‘Green Deal diplomacy’: the risks of trading with Trump

It has been less that two months since the launch of the European Green Deal. Khaled Diab asks whether the EU’s Trade Commissioner ever got that memo.

A trade deal with the United States threatens to open the floodgates for harmful industrial agriculture products coming to the EU. Yet Trade Commissioner Phil Hogan hopes that giving ground to Donald Trump here could help to protect the European car industry from the threat of extra tariffs.

Concerned citizens and environmental groups say protecting public health, animal welfare and the climate and environment must come first.

In response to recent talks between the EU and US, over 100 civil society organisations, including the EEB, have signed a letter to EU leaders and national parliamentarians, objecting to the fact that Hogan lacks a clear mandate.

The letter highlights the negative implications for consumers, human health, animal welfare and climate change of the ideas being floated by the Trade Commissioner. 

Hogan has said he would leverage trade negotiations to advance sustainability practices, and yet he appears to be doing the exact opposite of “Green Deal diplomacy”.

Here’s what real Green Deal diplomacy could look like, if the Commission is serious about wanting to address the climate emergency: demand that US agriculture become more sustainable and reverse the recent flood of fracked and liquified gas coming from the US to the EU, based on actual measurements of the methane emissions embedded in this trade.

Hogan argues that what he is negotiating is not a ‘TTIP 2.0’ – a new version of the Transatlantic Trade and Investment Partnership which mobilised millions of concerned citizens all over Europe. Yet as some of major sticking points are again under discussion, suspicions are rising that a new TTIP is being sneaked in through the back door.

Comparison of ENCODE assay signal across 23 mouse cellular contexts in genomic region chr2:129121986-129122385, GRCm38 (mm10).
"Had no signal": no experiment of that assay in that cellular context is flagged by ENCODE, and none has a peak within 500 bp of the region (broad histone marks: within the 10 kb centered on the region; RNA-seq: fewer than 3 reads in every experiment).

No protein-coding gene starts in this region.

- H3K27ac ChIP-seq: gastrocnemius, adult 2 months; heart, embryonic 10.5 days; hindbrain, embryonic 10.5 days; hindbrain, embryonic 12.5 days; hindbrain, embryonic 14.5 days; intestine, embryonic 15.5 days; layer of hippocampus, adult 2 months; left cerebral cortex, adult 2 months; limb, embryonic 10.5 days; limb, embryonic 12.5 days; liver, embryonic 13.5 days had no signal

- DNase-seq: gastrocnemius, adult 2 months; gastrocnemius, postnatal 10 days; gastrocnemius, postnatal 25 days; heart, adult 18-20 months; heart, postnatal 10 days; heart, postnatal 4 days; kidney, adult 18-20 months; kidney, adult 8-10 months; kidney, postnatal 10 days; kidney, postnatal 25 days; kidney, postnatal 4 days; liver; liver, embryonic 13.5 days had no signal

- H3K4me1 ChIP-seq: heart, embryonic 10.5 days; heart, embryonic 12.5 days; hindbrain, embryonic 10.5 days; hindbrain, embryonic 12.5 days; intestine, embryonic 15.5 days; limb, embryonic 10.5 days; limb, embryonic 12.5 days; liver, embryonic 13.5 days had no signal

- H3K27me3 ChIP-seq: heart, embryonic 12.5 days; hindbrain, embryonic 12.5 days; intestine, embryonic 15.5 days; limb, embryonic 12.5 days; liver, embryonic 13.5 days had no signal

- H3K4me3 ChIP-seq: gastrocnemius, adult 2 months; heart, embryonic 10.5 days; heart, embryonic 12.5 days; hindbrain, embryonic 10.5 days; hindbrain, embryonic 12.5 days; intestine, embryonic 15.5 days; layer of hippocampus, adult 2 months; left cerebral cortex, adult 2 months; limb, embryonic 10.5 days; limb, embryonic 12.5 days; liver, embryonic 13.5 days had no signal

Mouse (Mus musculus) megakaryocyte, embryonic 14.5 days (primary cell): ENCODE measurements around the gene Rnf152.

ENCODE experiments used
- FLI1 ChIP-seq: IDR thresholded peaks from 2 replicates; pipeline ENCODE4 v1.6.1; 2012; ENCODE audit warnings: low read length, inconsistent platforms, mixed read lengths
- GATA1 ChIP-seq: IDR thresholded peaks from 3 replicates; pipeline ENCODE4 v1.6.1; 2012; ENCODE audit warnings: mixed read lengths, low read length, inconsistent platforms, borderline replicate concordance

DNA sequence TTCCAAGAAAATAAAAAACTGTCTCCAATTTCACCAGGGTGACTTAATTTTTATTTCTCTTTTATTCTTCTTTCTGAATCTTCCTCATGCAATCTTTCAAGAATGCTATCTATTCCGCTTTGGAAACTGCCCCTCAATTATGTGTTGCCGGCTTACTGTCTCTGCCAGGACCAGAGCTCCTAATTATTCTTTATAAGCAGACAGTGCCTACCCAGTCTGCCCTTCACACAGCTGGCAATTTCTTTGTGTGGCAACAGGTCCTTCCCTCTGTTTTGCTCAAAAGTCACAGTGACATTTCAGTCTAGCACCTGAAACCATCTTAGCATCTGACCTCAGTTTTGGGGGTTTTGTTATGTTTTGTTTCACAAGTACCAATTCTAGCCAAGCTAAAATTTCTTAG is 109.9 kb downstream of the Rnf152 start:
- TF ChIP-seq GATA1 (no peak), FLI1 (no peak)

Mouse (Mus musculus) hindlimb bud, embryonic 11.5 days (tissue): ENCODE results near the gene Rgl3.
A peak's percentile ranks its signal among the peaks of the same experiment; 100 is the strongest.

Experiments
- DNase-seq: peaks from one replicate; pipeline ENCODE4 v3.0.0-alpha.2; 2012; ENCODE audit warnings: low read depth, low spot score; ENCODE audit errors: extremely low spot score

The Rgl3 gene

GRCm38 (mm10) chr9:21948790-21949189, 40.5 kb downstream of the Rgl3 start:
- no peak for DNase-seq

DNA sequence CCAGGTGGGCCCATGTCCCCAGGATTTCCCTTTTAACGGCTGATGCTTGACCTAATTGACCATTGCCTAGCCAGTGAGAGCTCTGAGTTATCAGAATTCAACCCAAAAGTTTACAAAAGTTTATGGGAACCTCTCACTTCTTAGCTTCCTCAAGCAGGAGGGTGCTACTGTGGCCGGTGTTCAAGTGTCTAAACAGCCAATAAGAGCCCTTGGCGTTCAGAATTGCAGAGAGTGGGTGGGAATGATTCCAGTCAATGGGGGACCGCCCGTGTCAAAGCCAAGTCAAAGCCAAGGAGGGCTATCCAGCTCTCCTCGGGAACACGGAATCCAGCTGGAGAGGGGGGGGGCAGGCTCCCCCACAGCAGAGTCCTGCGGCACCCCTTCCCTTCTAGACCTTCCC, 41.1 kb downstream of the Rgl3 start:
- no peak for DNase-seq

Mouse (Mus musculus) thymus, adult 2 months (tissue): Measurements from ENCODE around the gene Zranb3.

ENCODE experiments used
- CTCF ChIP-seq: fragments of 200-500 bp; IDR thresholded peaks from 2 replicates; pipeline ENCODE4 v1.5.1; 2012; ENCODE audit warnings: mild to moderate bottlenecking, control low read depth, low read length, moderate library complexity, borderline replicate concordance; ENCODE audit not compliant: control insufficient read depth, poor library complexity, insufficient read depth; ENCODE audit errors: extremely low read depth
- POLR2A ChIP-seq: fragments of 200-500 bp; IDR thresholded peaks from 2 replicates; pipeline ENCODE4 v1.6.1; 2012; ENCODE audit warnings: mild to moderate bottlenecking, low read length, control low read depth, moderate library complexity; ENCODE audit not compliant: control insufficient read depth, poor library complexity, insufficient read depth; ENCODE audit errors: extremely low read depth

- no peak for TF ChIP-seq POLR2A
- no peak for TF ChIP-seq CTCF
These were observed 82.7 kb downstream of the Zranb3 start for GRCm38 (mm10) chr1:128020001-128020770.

Fluttering in the trade winds

Shifting position with the wind also doesn’t help. In January, the Commissioner was signalling compromise with the US, yet when he appeared before the European Parliament Committee on International Trade on Wednesday 19 February, he reassured its members that the bloc’s rules on pesticides, pathogens and maximum residue levels would “not be changed or in any way downgraded”. Several members of the committee raised concerns about all the ambiguity.

The EU’s previous strong and unequivocal position around commitment to the Paris Agreement on climate change as a prerequisite for any trade deal has softened on Trade Commissioner Hogan’s watch. The European Green Deal now only requires adherence to the Paris Agreement for “comprehensive agreements”, which the deal with the US is not.  The US has formally initiated its withdrawal from the Paris Agreement. This comes into effect on 4 November 2020.

According to EEB Vice President Attracta Uí Bhroin “What isn’t clear is how this approach of Commissioner Hogan squares with that of Vice President Timmermans at COP 25 in Madrid and the European Green Deal. The latter focus on the use of border adjustments, or ‘tariffs’, to deal with carbon leakage. Rather than smoothing trade with the US, we should be building a wall for Trump: a great carbon tariff wall.

“The EEB wants the European Green Deal, but we also want it to  be meaningful,” insists Uí Bhroin.

Nick Meynen, policy officer for environmental and economic justice also commented: “When Juncker and Trump agreed to boost EU imports of liquified US gas, they ignored the consequences for our climate. The new Commission claims to take the climate emergency seriously but instead of reversing the devastating and exponential rise of imports of fracked gas from the US, we are negotiating with a climate rogue state on how to import more goods. In a recent meeting with Hogan’s cabinet, we were told that the environment is ‘not his portfolio’. In the real world, Hogan’s trade portfolio has a massive impact on the environment.”

“This European Commission came in saying that the goal is to become climate neutral by 2050. For that to happen, we shouldn’t be making any trade deal with the climate wrecking Donald Trump,” maintains Meynen.

The EEB calls on concerned citizens to target their MPs, MEPs and governments with the statement.

Campaigners are using the following hashtags to promote the campaign on social media: #TTIP #TTIPstaydead #BackdoorTTIP #NotOnOurPlate